If you are arrested for a crime in the state of Florida, you or your family may have to deal with a company in the business of issuing bail bonds. The purpose of a bail bond is to allow a person charged with a crime to remain free and out of jail while his or her case is pending prior to the scheduled trial or hearing date.
How Bail Is Set and Who Sets It
In Florida criminal cases, the bail amount is typically set by the arresting police officer who consults a standard bail schedule. If you do not post bail immediately, the matter will go before a judge who will review the bail amount and may adjust it. The amount of the bail is usually determined by the nature of the offense (i.e. felony or misdemeanor), defendant’s likelihood of flight risk, and defendant’s prior criminal history (including open warrants), among other factors.
How Bail Bonds Work in Florida
In the state of Florida, a bail bond is essentially a promise to the court that a criminal defendant will appear for a hearing or trial on the appointed date and time. Once a bond is posted in the required amount, the defendant will be released.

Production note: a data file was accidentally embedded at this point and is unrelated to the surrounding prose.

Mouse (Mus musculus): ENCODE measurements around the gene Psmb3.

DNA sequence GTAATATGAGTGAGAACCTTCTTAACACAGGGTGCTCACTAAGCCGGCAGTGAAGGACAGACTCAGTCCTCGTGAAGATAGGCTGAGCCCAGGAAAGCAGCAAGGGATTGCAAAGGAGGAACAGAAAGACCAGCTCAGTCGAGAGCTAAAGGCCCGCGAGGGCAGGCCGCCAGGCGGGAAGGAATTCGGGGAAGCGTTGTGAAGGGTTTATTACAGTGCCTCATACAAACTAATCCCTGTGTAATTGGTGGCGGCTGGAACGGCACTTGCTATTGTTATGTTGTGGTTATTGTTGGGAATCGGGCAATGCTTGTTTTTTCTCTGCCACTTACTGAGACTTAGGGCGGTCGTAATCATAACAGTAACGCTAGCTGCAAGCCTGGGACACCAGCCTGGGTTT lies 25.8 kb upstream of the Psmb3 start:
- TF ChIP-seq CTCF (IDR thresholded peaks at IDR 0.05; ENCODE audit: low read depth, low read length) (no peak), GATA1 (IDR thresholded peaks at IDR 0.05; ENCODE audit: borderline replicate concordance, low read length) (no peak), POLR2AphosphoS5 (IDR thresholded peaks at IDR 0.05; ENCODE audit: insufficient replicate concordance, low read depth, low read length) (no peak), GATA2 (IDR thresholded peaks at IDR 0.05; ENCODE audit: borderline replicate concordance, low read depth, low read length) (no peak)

When a bail bond is set, the defendant has two options:
- Pay the full amount of the bail directly to the court – Assuming the defendant appears in court on the appointed date and time, he or she will be refunded the full amount of the bail money posted.
- Pay 10 percent of the full bail amount to a bail bondsman in addition to signing a contract that provides collateral security for the bond (e.g., a house, car, or some other asset that is worth the same amount as the bail bond) – The defendant need not actually hand over the asset itself. However, even if the defendant appears for the hearing or trial, he or she will not receive the 10 percent deposit back from the bail bondsman.
If the defendant fails to appear for the court proceeding, the following will probably happen:
- An arrest warrant will be issued.
- The full amount of the bail will become due to the court.
Contact a St. Petersburg, Florida, Criminal Defense Attorney Today to Discuss Your Case
If you have been charged with a crime in the state of Florida, our experienced team of attorneys may be able to assist you with your case. To schedule a free consultation and case evaluation with a St. Petersburg, Florida criminal defense attorney, please call us at 727-269-5300 or contact us online.